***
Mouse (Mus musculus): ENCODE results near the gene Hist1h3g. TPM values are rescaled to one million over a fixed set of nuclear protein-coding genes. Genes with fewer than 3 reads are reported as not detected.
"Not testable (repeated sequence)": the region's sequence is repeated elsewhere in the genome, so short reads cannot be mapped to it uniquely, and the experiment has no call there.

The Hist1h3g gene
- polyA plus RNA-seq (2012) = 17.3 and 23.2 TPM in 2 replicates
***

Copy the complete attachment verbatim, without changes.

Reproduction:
Mouse (Mus musculus): ENCODE results near the gene Hist1h3g. TPM values are rescaled to one million over a fixed set of nuclear protein-coding genes. Genes with fewer than 3 reads are reported as not detected.
"Not testable (repeated sequence)": the region's sequence is repeated elsewhere in the genome, so short reads cannot be mapped to it uniquely, and the experiment has no call there.

The Hist1h3g gene
- polyA plus RNA-seq (2012) = 17.3 and 23.2 TPM in 2 replicates